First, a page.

A standout from extended spring, Keythel Key is a relatively unknown pitching project who has garnered some attention as a low-level arm with tools that could carry him into more than organization filler status. Most of Key's success comes in flashes as opposed to frequency, which was evident in his summer in the ACL where he had performed on par with most of the league average, posting a 4.53 ERA, while walking 32 and striking out 40 over 43.2 innings. Key is a tall and lean 19-year-old with good on-mound athleticism who operates mostly in the low 90's with some mids in the bag, with a slider that flashes average. There's a lot of raw tools -- particularly in fastball command and ability to consistently snap his breaking ball -- but enough to like about Key and his athletic markers and projection to continue monitoring him.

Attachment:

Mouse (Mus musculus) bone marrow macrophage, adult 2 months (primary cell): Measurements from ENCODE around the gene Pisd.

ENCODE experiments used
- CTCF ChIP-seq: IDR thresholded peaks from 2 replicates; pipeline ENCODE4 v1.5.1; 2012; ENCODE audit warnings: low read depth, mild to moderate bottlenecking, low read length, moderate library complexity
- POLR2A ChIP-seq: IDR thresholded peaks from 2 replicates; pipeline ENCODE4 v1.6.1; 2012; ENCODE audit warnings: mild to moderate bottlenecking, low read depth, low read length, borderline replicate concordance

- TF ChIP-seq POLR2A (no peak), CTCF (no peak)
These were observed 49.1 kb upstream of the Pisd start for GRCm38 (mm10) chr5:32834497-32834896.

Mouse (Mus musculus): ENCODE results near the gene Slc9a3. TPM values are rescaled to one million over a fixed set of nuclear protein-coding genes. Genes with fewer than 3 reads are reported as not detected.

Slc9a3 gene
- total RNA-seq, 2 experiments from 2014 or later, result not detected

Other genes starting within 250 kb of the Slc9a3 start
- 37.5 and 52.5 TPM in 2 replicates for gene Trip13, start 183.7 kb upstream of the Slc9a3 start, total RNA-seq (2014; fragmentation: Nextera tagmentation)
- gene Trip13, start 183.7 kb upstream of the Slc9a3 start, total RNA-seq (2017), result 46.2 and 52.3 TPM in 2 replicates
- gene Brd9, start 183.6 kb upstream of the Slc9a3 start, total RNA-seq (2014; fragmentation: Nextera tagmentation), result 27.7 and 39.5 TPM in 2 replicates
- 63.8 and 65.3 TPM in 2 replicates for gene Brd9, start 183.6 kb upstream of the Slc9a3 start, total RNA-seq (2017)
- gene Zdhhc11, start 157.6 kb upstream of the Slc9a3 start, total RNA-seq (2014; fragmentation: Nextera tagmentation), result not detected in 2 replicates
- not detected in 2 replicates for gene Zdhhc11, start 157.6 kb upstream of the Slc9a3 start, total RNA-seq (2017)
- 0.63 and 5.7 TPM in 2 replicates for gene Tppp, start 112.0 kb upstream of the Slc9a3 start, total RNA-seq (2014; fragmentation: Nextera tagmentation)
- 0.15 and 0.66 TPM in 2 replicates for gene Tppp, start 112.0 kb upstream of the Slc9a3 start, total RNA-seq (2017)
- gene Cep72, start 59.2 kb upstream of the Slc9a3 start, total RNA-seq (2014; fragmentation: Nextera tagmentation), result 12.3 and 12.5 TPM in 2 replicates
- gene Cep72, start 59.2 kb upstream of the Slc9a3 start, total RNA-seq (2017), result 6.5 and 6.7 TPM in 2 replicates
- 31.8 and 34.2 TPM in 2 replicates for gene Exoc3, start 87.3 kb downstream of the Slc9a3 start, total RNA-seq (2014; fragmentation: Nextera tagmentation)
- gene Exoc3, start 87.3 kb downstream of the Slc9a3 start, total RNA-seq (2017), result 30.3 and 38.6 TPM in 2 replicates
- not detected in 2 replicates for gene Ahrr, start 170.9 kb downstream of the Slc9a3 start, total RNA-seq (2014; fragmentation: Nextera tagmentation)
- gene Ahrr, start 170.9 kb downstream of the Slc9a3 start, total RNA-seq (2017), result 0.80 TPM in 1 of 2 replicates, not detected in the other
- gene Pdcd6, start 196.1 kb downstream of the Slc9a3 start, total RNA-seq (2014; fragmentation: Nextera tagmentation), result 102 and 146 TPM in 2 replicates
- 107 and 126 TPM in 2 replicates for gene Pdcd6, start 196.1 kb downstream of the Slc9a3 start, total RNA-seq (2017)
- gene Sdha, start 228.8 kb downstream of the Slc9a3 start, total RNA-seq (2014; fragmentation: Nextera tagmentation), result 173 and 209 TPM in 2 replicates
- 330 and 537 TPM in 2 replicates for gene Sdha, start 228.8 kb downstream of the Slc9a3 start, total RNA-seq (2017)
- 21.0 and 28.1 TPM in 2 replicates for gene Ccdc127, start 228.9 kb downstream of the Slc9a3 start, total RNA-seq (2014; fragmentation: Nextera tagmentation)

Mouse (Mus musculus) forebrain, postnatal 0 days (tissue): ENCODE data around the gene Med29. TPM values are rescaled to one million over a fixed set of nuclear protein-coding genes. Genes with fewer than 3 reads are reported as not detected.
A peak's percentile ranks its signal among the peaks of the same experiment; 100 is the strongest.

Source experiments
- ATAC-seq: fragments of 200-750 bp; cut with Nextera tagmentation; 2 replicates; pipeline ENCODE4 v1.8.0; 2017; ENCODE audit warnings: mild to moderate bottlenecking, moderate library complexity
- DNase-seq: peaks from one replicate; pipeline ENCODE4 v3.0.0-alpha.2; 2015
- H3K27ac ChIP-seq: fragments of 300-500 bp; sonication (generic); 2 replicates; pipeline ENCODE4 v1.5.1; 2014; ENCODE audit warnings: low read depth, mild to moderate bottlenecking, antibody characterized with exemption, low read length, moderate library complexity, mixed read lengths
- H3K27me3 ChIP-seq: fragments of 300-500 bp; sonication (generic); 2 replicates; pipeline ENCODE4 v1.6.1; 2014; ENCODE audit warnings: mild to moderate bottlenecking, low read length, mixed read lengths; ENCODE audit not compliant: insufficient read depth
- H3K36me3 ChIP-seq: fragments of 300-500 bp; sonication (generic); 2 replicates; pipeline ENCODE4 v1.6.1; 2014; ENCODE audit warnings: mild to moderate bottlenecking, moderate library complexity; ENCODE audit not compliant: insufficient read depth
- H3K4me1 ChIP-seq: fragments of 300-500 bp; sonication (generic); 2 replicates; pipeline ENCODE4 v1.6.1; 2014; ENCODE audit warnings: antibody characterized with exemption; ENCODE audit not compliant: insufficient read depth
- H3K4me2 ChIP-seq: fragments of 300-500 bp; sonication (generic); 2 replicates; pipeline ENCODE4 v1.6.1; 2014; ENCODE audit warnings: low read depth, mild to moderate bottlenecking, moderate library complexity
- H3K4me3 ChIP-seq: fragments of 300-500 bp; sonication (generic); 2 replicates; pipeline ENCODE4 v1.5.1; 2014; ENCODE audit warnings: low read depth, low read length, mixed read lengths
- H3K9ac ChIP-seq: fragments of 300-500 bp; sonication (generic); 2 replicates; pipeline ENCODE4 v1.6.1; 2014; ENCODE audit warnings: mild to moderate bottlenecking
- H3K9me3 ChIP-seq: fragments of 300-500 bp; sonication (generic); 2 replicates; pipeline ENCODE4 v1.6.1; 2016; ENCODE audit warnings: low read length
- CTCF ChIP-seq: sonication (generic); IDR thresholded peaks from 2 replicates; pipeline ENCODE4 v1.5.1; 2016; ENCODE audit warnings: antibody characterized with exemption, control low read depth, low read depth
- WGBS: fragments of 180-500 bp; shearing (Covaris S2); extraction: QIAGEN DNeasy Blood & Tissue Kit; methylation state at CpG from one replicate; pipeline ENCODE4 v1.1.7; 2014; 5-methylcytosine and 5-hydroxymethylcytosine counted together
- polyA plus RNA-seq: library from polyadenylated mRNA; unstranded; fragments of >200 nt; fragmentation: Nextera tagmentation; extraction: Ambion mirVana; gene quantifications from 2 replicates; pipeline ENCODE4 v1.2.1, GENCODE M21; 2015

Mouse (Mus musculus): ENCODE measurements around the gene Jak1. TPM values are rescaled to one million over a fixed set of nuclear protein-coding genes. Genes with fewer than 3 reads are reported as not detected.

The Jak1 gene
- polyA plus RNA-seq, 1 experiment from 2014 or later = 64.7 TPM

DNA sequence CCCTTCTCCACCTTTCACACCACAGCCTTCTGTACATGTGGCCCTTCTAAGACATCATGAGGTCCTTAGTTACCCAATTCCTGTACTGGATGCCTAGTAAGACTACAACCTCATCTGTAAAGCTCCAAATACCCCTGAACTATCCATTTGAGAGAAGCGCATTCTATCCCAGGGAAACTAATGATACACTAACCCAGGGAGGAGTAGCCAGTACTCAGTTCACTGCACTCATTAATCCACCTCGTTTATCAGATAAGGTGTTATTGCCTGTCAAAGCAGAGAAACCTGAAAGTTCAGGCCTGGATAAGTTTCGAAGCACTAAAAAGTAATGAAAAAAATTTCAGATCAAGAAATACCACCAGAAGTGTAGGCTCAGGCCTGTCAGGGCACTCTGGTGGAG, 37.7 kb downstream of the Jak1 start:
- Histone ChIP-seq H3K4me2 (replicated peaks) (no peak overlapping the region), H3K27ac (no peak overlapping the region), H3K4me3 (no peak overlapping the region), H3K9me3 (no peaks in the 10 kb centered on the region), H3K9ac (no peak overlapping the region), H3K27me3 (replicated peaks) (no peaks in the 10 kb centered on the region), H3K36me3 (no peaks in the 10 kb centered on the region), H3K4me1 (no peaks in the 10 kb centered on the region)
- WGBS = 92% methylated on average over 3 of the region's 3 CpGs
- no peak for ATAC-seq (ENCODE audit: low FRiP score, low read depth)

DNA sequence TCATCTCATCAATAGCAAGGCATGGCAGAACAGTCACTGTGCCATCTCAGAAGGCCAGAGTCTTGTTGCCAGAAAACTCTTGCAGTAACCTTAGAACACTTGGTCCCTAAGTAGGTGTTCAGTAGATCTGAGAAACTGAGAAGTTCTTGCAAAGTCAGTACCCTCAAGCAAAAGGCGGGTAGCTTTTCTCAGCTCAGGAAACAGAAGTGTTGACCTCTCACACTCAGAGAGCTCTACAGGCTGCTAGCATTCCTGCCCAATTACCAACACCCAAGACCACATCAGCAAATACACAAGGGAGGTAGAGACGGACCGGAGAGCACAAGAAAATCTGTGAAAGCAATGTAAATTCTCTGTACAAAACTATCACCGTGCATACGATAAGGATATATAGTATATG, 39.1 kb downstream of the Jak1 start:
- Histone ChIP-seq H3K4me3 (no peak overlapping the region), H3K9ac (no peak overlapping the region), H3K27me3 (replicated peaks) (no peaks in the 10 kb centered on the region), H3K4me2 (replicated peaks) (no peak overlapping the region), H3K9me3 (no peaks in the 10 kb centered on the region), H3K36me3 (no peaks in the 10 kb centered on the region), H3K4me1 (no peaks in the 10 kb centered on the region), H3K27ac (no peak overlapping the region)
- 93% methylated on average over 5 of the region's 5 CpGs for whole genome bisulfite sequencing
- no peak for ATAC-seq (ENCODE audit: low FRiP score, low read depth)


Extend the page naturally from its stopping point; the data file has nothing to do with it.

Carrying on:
Of the Angels 19 draft picks in 2023, 13 started their pro career in Tempe. Nolan Schanuel (1st round), Alberto Rios (3rd round), Joe Redfield (4th round), Cole Fontenelle (7th round), Caleb Ketchup (15th round), and Mac McCroskey (20th round) all got less than a handful of games each before shipping out to affiliates, with Schanuel being the clear standout not only as a first-rounder but as a Major Leaguer only 21 games into his pro career. Seven of the 13 found less temporary residence in Arizona and spent the full start of their pro careers in Tempe. John Wimmer (11th round), an athletic shortstop with spark plug offensive upside from Rock Hill High School (SC), struggled against elder pitching in nine games, striking out in half of his plate appearances with a .432 OPS. Rio Foster (16th round), an athletic and physical high-ceiling outfielder from Florence-Darlington Tech (SC), struggled in a brief eight games as his active swing brought swing-and-miss with it, striking out 10 times in 25 plate appearances with a .414 OPS. Opposite his draft mates, Raudi Rodriguez (19th round) hit pro ball in stride over a brief 12 games, slashing .368/.415/.447, despite being viewed as the rawer product and free swinger of the previously mentioned pair. In recent years under Perry Minasian's regime, the Angels have pivoted savings from the second day of the draft to go well over slot with an early teen pick, but altered that course this year (in a way) and had their big bonus player come in the eighth-round in Barrett Kent, a tall and projectable right-handed pitcher from Pottsboro High School (TX) with a low-to-mid 90's fastball and trio of off-speed offerings that could grade out as average. Kent pitched well in his brief pro debut, allowing six baserunners without permitting a run while recording 14 outs over two stints, striking out five. Chase Gockel (9th round), a right-handed pitching grad student from Quincy University with a mid-90's fastball, struggled to find the zone in four brief outings walking 12 of the 23 batters he faced. Riley Bauman (13th round), a right-handed pitcher from Abilene Christian who returned from Tommy John late this spring showing a mid-90's sinker, got a quick taste of post-surgery action in pro ball allowing five runs in four innings of work.